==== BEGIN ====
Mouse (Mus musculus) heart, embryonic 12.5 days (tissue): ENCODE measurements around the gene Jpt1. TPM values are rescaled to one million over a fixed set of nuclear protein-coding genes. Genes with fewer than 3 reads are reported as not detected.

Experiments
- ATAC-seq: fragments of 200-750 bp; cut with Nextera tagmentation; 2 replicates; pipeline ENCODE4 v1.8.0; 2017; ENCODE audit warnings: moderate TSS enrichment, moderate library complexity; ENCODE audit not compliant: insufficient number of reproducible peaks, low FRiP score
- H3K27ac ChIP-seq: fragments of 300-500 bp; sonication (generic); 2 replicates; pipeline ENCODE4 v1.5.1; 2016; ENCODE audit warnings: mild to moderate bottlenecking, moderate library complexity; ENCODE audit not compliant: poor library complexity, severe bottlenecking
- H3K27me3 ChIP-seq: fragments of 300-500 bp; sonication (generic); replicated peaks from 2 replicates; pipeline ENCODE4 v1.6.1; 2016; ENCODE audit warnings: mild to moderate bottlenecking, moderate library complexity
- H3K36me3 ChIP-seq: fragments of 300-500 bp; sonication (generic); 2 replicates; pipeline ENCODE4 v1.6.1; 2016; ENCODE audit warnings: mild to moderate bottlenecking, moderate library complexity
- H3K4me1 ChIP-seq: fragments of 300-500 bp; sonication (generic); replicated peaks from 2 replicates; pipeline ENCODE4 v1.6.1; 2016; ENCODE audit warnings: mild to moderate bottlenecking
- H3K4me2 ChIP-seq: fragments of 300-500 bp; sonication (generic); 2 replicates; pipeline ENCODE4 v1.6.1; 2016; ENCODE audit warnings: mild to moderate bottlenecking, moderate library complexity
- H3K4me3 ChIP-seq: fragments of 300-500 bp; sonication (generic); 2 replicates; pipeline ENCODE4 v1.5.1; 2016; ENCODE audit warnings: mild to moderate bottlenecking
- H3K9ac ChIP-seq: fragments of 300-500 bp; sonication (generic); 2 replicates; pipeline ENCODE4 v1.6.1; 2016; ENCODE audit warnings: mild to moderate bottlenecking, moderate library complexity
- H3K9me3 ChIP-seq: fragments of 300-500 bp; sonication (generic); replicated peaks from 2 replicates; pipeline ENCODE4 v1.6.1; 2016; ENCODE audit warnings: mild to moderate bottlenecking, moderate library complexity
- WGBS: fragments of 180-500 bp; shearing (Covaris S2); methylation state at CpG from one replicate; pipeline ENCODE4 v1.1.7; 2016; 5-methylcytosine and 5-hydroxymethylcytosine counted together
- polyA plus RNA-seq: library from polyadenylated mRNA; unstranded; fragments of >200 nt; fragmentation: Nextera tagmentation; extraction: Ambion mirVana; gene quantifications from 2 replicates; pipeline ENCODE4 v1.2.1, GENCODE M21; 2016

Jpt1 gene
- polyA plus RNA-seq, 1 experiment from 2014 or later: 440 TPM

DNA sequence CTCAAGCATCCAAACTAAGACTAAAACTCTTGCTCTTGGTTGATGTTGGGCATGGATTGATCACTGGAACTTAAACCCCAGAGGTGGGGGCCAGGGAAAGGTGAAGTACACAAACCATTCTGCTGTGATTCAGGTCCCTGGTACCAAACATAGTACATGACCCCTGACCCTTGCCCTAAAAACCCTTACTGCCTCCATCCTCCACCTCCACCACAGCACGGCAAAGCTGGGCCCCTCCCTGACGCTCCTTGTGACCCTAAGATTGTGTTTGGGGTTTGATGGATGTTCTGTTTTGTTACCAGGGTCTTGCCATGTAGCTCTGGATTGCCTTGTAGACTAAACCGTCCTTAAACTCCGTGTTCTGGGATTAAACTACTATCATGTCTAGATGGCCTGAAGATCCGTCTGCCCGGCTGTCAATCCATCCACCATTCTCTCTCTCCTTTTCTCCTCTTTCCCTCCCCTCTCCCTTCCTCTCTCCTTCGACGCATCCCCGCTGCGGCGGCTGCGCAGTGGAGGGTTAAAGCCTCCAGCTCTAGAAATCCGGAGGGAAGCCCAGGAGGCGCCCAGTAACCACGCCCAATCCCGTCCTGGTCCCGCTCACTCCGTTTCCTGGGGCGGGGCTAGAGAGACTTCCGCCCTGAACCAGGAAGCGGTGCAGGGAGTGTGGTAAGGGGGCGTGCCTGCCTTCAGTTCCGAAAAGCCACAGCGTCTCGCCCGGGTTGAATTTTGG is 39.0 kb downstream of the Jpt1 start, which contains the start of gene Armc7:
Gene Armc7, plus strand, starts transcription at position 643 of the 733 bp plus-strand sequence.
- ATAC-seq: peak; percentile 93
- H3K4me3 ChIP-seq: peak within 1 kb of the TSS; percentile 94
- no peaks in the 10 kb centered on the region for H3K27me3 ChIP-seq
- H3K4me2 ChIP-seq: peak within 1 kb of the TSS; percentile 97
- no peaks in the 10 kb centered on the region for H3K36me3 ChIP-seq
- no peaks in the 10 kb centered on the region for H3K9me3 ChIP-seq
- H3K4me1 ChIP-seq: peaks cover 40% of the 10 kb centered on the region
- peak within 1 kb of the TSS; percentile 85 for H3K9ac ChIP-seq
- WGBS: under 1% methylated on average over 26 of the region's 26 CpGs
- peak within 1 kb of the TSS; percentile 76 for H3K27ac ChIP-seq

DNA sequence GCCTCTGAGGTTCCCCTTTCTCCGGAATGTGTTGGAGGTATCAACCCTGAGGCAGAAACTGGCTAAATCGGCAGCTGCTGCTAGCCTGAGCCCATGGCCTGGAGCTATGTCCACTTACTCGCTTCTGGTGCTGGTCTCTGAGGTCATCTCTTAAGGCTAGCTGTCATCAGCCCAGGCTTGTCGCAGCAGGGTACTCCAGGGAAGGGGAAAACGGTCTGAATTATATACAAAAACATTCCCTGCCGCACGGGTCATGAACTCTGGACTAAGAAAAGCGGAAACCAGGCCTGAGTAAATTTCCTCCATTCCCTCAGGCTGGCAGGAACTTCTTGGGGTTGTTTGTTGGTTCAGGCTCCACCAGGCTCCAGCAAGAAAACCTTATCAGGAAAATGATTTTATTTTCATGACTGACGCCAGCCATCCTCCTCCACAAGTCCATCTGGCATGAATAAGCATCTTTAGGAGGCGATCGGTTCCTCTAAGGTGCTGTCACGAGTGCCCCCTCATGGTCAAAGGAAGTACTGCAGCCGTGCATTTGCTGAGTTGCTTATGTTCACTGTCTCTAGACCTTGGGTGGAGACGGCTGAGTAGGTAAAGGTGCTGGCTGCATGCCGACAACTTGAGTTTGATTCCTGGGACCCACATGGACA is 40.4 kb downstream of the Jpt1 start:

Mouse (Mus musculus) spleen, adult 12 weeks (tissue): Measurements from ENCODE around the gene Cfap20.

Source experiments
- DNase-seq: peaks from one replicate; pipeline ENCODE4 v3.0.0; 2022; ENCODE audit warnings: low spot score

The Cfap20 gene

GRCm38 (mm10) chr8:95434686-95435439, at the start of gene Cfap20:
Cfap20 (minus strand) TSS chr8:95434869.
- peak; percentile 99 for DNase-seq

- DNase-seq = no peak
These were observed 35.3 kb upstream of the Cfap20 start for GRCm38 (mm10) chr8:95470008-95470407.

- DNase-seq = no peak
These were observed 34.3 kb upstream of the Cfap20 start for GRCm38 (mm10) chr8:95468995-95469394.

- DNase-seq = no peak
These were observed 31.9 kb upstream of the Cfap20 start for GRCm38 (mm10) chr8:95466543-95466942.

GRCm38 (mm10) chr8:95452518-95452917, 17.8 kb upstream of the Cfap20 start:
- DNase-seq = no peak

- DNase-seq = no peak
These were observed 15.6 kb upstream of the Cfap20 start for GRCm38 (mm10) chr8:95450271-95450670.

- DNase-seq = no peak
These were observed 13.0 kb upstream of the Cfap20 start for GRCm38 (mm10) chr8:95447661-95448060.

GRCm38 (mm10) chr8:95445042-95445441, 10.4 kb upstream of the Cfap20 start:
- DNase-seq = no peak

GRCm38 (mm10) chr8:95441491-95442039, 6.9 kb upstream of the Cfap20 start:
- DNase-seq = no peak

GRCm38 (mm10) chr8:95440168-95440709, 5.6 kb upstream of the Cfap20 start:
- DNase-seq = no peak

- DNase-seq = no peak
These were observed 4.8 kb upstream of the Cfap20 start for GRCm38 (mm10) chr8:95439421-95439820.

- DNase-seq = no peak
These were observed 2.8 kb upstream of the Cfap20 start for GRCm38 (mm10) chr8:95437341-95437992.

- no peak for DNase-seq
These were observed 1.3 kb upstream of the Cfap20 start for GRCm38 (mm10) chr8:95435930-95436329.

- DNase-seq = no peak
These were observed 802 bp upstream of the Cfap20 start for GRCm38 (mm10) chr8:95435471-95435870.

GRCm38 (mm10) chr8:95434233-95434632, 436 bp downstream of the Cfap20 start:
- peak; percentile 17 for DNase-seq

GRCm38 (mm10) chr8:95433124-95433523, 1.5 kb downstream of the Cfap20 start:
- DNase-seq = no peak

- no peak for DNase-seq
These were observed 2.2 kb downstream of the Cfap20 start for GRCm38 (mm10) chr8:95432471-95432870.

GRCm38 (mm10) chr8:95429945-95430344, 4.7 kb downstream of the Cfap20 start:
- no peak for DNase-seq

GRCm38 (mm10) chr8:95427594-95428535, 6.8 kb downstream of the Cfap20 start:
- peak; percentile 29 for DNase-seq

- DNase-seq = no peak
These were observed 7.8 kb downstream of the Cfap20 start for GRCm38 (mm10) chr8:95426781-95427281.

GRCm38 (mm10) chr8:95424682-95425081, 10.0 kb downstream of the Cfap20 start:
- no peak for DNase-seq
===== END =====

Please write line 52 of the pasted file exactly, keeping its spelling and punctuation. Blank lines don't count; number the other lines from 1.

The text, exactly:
GRCm38 (mm10) chr8:95440168-95440709, 5.6 kb upstream of the Cfap20 start: